Singapore to take in 15,000 to 25,000 new citizens a year

Singapore will take in 15,000 to 25,000 new citizens to stop the population from shrinking, says the Population White Paper.

On an average, 18,500 people were granted Singapore citizenship annually over the last five years but fewer than that last year, Deputy Prime Minister Teo Chee Hean said in September last year, according to AsiaOne.

The government also plans to take in about 30,000 permanent residents each year. “This will maintain a stable PR population of between 0.5 and 0.6 million, to ensure a pool of suitable potential citizen,” says the white paper.

The number of new permanent residents decreased from an average of 58,000 a year from 2004 to 2008, to 28,500 a year from 2010 onwards, said DPM Teo last September.

“We have come down from a high of 79,000 new PRs in 2008 to about 30,000 each year currently,” says the white paper.

Young immigrants help make up for “the smaller cohorts of younger Singaporeans” and balance a shrinking and ageing citizen population, it notes.

The immigration policy has also to take into fact that an increasing number of Singaporeans are marrying foreigners, it adds.

“About 40% of Singaporean marriages each year are between a Singaporean and a non-Singaporean – some 9,000 in 2011 alone,” says the white paper.

The immigration policy, tightened in 2009, will be reviewed periodically based on the quality of applicants, the national birth rate and changing needs, says the white paper, found here.

Singapore’s total population grew from 4.2 million in 2005 to 5.3 million last year as the country welcomed more foreigners to take up jobs created by a booming economy, Prime Minister Lee Hsien Loong said yesterday.

The total population is projected to be between 5.8 million and 6 million by 2020, according to the Population White Paper. It says: “The resident population (comprising citizens and PRs) is projected to be 4 to 4.1 million, of which citizens alone will make up 3.5 to 3.6 million. By 2030, Singapore’s total population could range between 6.5 and 6.9 million.”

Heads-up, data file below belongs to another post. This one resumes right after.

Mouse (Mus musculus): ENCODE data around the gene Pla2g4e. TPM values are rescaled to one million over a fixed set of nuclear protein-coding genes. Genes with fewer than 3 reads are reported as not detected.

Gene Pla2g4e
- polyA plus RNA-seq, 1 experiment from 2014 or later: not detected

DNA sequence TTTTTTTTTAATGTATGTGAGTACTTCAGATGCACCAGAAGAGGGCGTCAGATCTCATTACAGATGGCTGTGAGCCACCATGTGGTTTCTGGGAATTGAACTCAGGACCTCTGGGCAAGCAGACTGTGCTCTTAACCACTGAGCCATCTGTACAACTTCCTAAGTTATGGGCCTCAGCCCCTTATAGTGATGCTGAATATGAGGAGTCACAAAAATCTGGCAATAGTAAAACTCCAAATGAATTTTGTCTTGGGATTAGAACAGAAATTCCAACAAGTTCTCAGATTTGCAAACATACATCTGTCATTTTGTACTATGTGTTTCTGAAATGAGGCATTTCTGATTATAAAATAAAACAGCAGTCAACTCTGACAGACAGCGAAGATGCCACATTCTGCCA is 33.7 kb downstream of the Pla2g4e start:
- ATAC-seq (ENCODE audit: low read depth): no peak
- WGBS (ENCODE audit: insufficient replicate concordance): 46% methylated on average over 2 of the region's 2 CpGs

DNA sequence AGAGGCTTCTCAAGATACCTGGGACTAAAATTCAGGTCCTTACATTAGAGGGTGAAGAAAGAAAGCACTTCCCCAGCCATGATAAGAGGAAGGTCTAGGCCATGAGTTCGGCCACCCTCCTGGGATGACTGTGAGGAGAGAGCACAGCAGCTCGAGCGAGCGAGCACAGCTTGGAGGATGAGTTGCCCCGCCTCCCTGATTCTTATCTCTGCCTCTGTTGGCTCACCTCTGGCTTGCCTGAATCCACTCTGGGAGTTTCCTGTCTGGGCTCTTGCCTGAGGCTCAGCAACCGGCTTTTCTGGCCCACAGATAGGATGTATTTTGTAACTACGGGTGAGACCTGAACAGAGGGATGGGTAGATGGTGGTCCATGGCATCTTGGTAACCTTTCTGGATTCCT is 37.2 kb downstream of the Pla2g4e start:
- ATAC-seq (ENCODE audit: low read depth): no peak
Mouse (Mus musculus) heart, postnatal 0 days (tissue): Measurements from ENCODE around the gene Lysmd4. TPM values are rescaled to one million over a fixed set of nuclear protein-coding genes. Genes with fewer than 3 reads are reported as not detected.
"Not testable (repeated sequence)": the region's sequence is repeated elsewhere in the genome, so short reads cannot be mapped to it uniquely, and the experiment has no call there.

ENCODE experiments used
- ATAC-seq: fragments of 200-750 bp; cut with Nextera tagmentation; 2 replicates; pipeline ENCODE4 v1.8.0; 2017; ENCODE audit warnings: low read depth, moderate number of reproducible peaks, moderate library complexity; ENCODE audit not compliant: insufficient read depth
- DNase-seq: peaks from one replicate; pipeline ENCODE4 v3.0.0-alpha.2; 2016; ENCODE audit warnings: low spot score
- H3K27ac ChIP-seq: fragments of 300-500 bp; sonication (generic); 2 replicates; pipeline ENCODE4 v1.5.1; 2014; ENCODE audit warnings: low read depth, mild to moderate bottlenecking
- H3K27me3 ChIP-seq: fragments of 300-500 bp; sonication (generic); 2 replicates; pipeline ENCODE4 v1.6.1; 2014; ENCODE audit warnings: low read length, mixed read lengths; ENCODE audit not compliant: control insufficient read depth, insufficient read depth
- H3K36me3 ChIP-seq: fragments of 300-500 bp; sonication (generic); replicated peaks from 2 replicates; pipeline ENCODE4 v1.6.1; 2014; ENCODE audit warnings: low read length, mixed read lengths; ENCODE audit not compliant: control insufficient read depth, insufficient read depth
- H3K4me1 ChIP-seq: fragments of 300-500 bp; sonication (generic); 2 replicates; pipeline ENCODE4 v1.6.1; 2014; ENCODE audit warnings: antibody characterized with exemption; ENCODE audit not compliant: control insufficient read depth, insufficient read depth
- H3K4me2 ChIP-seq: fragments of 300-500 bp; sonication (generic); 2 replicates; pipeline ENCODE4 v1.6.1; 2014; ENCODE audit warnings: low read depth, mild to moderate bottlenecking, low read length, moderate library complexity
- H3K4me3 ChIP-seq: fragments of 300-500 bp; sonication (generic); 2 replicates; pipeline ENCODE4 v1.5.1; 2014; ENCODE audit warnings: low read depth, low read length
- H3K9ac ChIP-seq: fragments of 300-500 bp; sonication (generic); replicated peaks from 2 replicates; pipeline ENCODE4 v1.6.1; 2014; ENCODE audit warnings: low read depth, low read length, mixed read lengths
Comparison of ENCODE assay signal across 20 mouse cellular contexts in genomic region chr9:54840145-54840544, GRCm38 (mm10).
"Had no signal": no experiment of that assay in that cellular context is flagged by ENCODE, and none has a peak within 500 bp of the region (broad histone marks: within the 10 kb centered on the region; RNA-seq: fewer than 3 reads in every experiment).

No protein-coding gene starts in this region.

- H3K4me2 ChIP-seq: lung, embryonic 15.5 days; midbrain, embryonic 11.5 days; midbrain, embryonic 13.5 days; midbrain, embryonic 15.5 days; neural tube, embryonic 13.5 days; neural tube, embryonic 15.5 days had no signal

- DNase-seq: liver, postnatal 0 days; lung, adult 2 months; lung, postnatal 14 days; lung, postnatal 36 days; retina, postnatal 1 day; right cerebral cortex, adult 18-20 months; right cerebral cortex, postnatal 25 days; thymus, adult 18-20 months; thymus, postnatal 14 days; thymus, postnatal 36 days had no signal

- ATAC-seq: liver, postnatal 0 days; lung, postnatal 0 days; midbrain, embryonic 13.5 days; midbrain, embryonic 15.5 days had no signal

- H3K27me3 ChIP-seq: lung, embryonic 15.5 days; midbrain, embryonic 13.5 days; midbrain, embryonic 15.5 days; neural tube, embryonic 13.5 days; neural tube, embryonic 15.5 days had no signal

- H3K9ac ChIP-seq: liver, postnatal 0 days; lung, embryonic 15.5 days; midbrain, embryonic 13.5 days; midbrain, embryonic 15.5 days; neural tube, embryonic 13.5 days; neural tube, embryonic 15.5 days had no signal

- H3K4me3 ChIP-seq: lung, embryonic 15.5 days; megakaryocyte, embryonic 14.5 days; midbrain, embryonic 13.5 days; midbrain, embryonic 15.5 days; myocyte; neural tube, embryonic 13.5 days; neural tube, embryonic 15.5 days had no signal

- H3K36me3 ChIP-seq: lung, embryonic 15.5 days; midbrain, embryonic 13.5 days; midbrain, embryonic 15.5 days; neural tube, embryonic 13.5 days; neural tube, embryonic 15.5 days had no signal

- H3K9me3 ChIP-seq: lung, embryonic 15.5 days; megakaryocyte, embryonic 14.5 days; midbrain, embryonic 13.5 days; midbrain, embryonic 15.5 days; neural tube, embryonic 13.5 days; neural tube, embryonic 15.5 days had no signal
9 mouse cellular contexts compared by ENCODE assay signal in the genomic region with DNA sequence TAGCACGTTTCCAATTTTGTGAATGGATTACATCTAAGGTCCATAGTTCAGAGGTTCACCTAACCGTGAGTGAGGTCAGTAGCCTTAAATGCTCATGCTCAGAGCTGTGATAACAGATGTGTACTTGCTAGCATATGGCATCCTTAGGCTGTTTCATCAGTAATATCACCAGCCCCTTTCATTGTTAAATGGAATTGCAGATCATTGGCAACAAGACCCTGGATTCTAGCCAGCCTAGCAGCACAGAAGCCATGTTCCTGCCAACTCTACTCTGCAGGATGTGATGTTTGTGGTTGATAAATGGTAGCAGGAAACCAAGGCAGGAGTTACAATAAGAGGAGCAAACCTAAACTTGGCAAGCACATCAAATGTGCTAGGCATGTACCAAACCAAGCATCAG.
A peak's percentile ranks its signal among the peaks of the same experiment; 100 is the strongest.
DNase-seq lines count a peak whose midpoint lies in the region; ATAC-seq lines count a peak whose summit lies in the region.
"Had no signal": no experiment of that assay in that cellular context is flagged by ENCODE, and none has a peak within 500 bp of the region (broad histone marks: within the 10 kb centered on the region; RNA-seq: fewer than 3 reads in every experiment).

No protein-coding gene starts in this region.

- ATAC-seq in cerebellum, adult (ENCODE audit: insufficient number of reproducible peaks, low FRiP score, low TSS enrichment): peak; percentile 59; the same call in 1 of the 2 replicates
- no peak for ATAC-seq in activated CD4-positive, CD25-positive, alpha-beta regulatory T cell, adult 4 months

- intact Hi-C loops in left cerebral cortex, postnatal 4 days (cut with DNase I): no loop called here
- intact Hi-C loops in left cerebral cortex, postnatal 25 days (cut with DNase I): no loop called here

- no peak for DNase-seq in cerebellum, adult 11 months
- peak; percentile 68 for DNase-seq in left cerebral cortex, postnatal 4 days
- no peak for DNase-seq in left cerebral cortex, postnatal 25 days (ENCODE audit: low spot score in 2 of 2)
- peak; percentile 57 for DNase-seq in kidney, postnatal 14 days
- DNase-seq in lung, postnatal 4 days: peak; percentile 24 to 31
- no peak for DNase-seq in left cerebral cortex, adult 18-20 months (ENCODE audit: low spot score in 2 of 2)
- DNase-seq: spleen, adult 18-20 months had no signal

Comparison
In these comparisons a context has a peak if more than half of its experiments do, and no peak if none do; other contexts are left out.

The paper says:

Immigrants bring with them diverse talents, skills, experiences, and knowledge. Diversity in our population supports innovation and entrepreneurship, and adds to our strengths as a society and economy, helping us to adapt to rapidly shifting global trends and rising competition. 

Taking in immigrants who are in the younger age groups also helps to make up for the smaller cohorts of younger Singaporeans, and balance the shrinking and ageing of our citizen population.

Singapore’s immigration policy was last reviewed in 2009, when we tightened the
application criteria for Singapore citizenship and permanent residence to moderate the numbers. We take into account factors such as the individual’s family ties to Singaporeans, economic contributions, qualifications, age and family profile, to assess the applicant’s ability to contribute to Singapore and integrate into our society, as well as his or her commitment to sinking roots. We will continue to refine this framework over time, taking into consideration the needs of Singapore and the quality and background of the applicants. 

Our immigration policy must also take into account the growing proportion of Singaporeans who are marrying foreign spouses, as well as children born to Singaporeans living overseas. In 2011, there were 9,000 marriages registered between a Singaporean and a non-Singaporean. We are also seeing more children born overseas to Singapore citizens. These children are granted citizenship upon registration by their parents. There were about 2,000 such children in 2011.

The paper notes: “ Singaporeans have highlighted that it is important for our new immigrants to fit into our society.” It adds: “We will continue to enhance our integration efforts to help new citizens adapt to our Singaporean way of life and sink deep roots, while adding to Singapore’s rich diversity… Like all Singaporeans, new immigrants are strongly encouraged to get to know their neighbours and participate actively in their community.”